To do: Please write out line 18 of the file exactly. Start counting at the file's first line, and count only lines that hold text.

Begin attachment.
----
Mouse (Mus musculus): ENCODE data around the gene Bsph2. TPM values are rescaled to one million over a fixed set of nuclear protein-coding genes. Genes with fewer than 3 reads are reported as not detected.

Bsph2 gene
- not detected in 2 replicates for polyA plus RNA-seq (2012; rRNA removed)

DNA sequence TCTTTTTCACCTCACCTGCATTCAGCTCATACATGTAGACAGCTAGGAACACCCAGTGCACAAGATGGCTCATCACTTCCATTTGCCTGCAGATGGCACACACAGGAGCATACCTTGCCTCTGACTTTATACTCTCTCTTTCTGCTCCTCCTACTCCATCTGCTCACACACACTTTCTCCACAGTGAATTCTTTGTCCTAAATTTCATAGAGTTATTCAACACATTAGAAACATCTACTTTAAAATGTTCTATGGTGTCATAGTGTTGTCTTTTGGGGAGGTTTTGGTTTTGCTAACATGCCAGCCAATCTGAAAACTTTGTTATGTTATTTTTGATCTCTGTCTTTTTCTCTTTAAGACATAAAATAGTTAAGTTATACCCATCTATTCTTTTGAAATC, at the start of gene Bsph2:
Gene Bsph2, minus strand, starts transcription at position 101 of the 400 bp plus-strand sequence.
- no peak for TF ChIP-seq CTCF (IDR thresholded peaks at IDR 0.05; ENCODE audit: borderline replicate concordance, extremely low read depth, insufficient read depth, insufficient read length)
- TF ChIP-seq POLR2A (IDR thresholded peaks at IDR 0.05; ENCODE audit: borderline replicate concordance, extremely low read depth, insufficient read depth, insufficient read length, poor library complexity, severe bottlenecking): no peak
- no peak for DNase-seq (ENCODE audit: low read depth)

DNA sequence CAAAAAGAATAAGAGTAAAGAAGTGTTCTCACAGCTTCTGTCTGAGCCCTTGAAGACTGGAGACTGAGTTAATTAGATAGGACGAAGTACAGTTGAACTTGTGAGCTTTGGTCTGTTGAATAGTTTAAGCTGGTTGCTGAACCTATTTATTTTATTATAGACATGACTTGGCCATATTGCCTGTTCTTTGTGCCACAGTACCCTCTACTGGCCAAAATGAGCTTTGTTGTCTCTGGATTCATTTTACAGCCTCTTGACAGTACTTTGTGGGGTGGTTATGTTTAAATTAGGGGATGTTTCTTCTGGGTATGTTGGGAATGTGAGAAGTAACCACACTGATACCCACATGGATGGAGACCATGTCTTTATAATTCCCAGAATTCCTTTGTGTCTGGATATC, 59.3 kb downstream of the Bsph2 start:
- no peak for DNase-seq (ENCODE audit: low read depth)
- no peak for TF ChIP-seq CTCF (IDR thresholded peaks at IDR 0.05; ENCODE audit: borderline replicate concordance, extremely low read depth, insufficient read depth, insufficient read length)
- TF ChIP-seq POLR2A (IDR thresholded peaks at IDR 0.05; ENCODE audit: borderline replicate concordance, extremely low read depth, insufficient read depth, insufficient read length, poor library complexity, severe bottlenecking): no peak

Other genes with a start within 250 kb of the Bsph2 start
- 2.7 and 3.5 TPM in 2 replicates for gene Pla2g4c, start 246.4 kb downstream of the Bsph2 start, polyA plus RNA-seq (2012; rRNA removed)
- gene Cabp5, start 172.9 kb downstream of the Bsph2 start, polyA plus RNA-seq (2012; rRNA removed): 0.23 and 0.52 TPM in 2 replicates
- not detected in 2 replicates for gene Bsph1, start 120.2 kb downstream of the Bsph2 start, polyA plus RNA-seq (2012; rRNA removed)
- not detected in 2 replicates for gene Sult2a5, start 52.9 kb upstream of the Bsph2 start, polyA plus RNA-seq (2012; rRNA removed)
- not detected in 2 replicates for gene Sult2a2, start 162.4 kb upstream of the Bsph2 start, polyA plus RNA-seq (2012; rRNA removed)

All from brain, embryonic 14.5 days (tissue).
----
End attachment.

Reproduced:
- not detected in 2 replicates for gene Sult2a2, start 162.4 kb upstream of the Bsph2 start, polyA plus RNA-seq (2012; rRNA removed)